I apologize for it taking me so long to update you guys. Life has been absolutely crazy, and I can’t wait to update you on the changes happening in my life.
Now. I promised LASIK details, and I plan to deliver.
The day before surgery, I had to go in for a 2-hour pre-op eye exam. There, they did all the eye tests you typically get at your regular eye doctor in addition to some I have never experienced.
The morning of surgery, I was feeling pretty anxious. I sat in the waiting room with my dad talking about how great it would be to wake up and be able to see.
I was taken into a room where I was given post-op instructions and a Valium to relax me. I was told that for a week, I couldn’t wear any eye makeup, touch my eyes (no higher than my cheekbones), get water in my eyes (showering is hard!), or get sweat in my eyes (bye, spinning and sprints). I was given a three-drop regimen that included Prednisone, an antibiotic, and comfort lubricating drops. Every three hours, I needed to repeat my drop cycle.
When it was time for surgery, I was given a “party hat” (shower cap) and brought into the room by my doctor and two med student observers. I lay down on a typical surgery bed with a dipped headrest. My doctor kept my head in his hands the entire time, and if i remember correctly, he had two different machines. The first one was the worst part of the entire experience.
When the corneal flap is created, there is a suction cup on your eye that doesn’t feel so hot. My doctor was talking me through it the entire time, but I remember digging my fingernails into the bed as it was happening. Suction cups on the eyeball = not so great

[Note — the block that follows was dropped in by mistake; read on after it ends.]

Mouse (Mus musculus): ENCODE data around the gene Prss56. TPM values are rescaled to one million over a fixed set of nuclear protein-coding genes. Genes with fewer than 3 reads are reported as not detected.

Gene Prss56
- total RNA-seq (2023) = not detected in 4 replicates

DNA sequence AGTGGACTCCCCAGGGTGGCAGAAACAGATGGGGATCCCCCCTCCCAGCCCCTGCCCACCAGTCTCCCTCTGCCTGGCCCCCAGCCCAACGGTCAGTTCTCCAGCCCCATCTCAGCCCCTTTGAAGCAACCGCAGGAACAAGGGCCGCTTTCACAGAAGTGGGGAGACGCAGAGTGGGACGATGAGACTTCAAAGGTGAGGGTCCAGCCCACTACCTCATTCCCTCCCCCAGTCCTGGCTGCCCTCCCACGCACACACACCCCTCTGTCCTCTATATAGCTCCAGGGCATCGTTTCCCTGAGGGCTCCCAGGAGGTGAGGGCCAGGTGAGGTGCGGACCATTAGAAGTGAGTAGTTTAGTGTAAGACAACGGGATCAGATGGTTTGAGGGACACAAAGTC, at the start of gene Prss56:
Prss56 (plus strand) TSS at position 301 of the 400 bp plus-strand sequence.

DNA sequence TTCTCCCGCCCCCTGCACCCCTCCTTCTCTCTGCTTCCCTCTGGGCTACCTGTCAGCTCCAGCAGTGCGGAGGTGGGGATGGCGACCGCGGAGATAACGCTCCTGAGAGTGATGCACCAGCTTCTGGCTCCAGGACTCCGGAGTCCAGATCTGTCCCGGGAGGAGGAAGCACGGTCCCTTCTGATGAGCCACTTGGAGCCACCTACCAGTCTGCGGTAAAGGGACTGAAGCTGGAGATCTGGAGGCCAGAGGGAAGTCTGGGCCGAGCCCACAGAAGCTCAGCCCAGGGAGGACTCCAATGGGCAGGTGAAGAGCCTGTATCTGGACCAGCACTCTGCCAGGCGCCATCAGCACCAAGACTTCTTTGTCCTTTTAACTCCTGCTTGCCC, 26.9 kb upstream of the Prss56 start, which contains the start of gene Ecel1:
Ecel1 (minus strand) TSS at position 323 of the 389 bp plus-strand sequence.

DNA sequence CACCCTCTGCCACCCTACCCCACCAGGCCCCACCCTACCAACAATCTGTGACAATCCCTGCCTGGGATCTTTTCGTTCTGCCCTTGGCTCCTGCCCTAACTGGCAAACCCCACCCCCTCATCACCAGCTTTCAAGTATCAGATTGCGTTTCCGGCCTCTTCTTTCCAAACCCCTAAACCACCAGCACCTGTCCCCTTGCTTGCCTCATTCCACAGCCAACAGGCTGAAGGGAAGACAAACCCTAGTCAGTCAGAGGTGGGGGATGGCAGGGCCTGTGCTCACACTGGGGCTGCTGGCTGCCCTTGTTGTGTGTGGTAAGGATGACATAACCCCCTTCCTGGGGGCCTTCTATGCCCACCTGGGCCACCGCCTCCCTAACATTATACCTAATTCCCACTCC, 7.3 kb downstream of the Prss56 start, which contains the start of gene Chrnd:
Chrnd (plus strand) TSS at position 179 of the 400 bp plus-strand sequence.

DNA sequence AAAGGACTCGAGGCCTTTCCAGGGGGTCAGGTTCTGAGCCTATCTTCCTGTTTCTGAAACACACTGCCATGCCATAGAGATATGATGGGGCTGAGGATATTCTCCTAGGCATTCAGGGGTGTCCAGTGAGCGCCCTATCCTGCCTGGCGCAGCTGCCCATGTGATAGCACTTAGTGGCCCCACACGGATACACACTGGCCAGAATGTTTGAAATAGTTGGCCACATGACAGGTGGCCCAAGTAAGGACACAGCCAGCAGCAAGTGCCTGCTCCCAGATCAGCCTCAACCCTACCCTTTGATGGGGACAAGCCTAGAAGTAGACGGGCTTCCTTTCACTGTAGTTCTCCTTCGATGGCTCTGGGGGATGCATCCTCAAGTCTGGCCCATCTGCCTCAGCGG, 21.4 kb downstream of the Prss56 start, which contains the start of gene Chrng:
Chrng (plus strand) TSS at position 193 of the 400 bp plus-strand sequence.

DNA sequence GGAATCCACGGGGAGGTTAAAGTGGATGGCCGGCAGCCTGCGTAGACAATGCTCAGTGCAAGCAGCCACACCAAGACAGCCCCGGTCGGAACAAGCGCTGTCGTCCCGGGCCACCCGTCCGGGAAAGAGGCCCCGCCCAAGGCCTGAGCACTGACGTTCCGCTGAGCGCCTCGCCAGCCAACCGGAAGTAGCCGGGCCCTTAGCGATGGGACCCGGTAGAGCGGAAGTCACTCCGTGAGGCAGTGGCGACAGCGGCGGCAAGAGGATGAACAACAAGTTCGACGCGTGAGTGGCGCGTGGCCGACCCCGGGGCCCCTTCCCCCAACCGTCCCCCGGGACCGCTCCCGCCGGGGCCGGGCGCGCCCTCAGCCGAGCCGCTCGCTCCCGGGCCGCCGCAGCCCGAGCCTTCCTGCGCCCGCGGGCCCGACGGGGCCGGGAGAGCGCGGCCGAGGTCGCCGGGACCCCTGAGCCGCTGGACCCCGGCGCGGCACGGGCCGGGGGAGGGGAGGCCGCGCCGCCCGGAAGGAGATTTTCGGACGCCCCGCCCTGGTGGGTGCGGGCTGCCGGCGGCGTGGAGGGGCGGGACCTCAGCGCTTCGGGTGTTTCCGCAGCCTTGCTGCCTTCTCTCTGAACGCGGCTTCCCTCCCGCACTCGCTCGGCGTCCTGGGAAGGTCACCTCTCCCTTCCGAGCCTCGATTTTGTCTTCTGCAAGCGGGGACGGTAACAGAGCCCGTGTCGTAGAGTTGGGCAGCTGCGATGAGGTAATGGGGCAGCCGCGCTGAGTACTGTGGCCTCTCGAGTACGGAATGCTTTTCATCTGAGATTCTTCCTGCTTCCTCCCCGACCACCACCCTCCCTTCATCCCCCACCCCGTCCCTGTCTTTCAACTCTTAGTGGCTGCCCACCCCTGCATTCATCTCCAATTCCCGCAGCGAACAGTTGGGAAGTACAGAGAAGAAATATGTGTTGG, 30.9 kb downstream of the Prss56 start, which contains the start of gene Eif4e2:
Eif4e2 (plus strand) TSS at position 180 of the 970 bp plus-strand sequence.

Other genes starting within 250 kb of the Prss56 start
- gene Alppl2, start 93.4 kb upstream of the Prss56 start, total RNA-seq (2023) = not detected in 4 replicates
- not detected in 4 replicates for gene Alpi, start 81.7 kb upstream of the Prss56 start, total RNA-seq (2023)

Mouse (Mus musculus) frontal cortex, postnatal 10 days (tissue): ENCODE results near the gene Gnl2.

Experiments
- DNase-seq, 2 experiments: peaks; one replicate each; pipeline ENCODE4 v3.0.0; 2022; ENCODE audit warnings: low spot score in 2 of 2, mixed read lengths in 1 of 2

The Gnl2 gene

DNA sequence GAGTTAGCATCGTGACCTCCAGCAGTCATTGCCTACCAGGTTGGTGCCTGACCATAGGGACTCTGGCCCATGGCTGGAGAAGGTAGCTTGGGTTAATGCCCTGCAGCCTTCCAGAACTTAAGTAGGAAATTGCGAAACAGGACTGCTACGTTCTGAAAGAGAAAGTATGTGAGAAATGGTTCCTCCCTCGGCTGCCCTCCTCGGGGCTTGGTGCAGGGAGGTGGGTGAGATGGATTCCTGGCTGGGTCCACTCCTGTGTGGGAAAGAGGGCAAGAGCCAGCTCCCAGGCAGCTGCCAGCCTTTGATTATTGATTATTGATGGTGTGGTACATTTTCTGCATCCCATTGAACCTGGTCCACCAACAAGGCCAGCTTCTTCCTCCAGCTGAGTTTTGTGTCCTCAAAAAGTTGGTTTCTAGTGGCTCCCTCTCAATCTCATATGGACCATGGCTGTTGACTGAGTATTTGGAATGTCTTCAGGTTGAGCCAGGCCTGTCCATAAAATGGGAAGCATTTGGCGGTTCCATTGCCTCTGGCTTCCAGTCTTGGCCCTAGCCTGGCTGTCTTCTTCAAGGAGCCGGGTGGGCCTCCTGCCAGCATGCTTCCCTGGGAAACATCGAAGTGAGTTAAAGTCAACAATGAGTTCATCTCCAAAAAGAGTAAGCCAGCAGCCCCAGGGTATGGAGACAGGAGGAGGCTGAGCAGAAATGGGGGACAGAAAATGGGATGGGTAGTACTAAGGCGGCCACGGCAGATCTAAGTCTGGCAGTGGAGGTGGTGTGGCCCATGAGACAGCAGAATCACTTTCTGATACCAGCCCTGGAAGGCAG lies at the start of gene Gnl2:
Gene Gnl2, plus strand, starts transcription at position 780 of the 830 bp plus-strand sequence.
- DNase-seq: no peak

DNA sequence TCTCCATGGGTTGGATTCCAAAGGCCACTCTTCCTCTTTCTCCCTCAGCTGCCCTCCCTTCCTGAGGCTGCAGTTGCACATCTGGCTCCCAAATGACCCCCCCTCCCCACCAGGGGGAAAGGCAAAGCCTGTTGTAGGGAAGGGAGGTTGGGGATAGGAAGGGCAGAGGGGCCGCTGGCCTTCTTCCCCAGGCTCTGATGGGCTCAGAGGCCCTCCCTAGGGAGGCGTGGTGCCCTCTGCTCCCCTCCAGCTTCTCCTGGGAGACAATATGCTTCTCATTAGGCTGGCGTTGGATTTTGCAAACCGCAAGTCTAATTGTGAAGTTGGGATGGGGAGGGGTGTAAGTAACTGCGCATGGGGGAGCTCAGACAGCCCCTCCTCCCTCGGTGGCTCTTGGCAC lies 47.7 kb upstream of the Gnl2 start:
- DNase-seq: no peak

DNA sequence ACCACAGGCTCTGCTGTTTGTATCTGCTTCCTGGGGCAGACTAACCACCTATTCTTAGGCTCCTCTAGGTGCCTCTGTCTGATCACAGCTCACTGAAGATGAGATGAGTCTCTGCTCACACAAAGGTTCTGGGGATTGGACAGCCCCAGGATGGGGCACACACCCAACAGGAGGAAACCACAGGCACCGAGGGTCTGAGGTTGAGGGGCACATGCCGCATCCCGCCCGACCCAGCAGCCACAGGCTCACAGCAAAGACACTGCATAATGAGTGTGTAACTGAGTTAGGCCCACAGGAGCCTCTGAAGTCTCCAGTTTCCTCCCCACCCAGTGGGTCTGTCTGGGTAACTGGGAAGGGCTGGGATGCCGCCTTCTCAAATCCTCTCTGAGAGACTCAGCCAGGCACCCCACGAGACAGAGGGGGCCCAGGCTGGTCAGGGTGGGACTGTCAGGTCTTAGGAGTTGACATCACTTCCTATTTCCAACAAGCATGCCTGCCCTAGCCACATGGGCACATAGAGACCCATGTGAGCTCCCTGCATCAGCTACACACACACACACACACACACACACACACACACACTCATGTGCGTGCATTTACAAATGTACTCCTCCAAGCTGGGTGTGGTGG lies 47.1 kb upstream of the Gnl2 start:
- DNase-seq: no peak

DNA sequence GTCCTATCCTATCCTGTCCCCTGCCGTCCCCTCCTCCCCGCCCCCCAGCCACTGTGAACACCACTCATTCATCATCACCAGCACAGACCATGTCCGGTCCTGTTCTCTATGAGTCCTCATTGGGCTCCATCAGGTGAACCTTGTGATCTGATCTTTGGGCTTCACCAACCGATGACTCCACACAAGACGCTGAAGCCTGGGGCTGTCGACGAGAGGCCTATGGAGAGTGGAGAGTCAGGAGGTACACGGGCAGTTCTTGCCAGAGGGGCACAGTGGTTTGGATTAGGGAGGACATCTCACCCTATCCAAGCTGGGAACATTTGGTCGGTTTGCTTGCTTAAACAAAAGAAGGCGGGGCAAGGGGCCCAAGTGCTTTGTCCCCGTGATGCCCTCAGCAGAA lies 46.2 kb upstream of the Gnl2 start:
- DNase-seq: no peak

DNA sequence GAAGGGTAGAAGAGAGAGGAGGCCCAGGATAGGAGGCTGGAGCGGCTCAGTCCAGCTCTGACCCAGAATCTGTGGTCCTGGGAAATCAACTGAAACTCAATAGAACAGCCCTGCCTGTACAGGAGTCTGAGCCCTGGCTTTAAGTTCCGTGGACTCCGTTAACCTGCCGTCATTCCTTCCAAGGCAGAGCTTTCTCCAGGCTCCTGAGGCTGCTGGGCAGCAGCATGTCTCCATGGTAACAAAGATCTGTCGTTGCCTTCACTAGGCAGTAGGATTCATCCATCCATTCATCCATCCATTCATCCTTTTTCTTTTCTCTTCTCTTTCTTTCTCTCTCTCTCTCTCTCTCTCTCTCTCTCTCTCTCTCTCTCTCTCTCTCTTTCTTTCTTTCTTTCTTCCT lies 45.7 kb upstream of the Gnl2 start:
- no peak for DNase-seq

By the way, yes, it was uncomfortable, and I’m being pretty frank about the process, but don’t let this deter you from getting LASIK. Seriously. It was all more than worth it.
The second part was strange. I was told to look up into a green light with red lights surrounding it, and all of a sudden, I couldn’t see anything. Then I could see red cloudy stuff. That was freaky. Then, all of a sudden, my regular vision was back, but really, really cloudy. The last step was fixing my astigmatism. Throughout the entire process, my doctor was explaining to me what was happening.
Obviously, this all happened twice, since I got both of my eyes lasered.
Once it was all finished about 10 minutes later, my doctor guided me through the door and into a holding room of sorts. An hour later, I had a post-op exam in which he checked my eyes with the big traditional eye doctor machine. I could see, and I could tell my vision was much better than it had been without my glasses, but it was as if I was looking underwater or through globs of Vaseline. I was also extremely sensitive to light.
Which is why I got these sweet shades for the ride home.
As for my night-time eye-wear… HAHA. I had to tape these clear plastic clam shell-like protectors to my face for a week so I wouldn’t scratch my eyes. But since I am a sleepy-time rebel, I ripped them off in my sleep the first night. After that, we decided I needed a sleep mask over top of them. From then on, I woke up without the sleep mask on but the protectors in place. Gotta get creative around here.
Stylin’, brah. Really glad I just put that photo of myself on the internet.
Maybe it was the Valium, or maybe it was excitement of the day, but I napped like a champ the next few days. For a while, all I wanted to do is close my eyes anyway, so it was nice to have ample rest time. The cloudiness went away little by little over the first four days or so, and the feeling like there was sand in my eye lessened by the day as well.
Now, two weeks later, I have amazing eyesight that is still improving. I can’t tell you how strange it feels to not have to take my contacts out at night. My lingering symptoms include the light sensitivity, extreme dry eye, and some itchiness in my eyes. The eye bruising still remains, too, but it’s not near as bad as it was.
I hope you all like eyeballs.